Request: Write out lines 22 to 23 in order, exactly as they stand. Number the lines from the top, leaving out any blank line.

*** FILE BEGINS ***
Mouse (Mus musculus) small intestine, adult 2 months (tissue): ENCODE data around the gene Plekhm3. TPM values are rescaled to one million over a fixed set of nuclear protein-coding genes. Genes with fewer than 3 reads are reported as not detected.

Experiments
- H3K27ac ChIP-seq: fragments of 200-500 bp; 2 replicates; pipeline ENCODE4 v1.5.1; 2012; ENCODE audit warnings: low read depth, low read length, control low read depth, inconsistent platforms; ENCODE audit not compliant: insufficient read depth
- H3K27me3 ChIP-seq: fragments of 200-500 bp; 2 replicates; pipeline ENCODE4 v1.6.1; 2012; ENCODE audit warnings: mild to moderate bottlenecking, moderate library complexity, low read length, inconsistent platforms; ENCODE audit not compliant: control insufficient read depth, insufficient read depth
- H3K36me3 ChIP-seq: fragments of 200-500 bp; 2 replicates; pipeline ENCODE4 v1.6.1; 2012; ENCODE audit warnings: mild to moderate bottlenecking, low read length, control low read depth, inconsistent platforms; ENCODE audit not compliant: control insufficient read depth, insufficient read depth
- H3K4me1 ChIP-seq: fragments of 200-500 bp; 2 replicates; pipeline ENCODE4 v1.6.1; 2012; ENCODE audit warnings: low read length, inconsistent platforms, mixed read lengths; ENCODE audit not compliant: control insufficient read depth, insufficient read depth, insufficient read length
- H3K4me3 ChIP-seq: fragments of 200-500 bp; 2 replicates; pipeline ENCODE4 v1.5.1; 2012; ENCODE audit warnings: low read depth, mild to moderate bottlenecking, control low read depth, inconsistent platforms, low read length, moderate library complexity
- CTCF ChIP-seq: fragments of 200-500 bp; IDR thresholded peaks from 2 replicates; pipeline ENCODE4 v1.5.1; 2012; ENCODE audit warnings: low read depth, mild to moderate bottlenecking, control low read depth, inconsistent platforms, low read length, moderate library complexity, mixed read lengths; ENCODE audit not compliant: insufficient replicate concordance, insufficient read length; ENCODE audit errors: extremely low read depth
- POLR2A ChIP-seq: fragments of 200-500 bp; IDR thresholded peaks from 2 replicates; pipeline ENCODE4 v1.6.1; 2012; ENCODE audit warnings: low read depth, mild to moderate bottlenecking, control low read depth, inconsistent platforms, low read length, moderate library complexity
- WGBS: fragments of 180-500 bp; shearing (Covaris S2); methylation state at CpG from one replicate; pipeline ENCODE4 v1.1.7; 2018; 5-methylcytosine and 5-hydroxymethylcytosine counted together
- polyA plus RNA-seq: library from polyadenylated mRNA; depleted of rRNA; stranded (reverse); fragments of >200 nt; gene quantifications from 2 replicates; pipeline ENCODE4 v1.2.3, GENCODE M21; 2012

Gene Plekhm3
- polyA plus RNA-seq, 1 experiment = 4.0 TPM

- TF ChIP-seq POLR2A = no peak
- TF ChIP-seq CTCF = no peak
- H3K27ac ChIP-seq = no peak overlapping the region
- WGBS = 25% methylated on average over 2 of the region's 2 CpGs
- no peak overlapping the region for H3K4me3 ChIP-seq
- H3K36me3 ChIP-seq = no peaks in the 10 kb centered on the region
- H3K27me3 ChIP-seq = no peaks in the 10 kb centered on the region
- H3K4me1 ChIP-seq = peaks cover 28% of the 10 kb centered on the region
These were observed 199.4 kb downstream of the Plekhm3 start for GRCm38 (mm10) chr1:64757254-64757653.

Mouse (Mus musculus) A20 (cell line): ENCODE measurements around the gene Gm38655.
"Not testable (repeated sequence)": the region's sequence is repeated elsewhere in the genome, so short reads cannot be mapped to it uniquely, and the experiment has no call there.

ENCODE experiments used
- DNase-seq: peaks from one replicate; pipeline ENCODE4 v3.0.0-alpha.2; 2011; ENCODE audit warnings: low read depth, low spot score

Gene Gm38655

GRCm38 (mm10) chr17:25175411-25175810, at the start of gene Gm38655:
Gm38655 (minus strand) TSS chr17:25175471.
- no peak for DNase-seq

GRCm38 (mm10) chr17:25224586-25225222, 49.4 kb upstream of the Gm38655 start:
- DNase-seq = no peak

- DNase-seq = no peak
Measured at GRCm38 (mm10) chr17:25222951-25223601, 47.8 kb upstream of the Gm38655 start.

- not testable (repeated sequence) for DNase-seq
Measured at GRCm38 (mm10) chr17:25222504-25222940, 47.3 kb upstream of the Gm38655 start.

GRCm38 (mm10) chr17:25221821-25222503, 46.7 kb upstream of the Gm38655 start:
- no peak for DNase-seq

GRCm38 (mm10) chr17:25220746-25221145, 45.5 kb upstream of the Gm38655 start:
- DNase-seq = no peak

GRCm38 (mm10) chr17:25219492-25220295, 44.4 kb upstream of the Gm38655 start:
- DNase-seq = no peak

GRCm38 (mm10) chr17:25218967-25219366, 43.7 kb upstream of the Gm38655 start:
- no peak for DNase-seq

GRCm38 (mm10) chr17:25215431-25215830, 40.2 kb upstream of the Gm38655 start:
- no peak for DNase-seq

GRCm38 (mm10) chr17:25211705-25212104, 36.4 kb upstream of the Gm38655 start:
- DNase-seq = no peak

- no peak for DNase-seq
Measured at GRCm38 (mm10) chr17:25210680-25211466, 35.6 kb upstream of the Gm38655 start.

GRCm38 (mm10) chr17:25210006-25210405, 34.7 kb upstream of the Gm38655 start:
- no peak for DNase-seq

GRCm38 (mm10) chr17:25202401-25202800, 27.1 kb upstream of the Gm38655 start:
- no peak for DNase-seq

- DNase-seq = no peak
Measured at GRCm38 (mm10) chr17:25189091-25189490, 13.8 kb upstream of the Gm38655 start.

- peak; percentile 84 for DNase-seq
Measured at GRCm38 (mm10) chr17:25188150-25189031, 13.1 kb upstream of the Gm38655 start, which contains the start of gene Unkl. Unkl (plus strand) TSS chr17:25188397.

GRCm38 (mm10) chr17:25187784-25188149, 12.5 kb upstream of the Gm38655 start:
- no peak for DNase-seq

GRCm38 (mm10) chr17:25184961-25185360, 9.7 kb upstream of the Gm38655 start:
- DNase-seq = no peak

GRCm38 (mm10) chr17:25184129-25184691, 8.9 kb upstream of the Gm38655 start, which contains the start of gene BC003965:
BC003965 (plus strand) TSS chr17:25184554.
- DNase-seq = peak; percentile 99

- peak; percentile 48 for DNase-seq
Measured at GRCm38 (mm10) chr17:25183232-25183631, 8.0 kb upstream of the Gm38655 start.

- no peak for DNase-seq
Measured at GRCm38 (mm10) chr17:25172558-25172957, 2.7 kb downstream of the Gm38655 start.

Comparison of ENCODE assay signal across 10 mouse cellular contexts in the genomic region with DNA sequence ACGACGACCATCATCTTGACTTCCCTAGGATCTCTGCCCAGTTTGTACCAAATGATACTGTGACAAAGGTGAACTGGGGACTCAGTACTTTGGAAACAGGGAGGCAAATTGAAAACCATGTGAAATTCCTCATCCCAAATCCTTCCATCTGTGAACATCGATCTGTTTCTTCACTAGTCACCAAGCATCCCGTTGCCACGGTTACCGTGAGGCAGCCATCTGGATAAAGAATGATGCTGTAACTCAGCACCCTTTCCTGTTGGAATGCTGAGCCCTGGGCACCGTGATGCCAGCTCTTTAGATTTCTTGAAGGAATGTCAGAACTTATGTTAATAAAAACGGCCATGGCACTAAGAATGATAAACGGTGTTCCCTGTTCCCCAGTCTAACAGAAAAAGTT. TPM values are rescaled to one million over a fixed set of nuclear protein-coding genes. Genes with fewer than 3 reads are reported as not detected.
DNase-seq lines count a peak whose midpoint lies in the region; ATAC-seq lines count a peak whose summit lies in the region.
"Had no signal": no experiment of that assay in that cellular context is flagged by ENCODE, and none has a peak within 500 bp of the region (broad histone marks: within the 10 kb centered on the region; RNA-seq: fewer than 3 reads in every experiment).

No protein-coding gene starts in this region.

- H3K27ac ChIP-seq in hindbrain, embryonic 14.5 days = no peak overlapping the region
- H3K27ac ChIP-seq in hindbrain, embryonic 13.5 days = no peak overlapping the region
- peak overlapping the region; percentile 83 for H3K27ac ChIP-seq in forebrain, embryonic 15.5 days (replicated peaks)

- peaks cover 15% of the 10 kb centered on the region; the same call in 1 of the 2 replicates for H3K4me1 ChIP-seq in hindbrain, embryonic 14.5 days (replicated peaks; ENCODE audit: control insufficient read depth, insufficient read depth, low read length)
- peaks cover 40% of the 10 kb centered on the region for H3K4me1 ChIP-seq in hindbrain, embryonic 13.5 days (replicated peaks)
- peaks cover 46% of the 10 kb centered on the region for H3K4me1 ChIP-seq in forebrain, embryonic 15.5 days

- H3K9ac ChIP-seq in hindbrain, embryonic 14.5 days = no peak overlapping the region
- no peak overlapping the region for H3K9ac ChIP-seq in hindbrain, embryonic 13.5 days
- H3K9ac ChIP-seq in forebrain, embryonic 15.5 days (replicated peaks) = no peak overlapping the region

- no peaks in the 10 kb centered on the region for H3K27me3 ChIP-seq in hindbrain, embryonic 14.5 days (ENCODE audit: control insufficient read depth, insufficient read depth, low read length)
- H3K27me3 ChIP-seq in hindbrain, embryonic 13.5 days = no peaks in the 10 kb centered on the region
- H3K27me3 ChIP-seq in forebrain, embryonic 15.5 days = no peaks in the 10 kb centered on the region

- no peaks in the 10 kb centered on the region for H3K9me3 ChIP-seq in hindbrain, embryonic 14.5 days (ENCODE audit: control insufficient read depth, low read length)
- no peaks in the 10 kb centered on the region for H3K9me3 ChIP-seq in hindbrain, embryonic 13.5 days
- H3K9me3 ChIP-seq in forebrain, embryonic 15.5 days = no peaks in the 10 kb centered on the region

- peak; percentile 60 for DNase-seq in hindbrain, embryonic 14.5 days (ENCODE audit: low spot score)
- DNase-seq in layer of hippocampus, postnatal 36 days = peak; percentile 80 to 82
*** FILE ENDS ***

These were observed 199.4 kb downstream of the Plekhm3 start for GRCm38 (mm10) chr1:64757254-64757653.

Mouse (Mus musculus) A20 (cell line): ENCODE measurements around the gene Gm38655.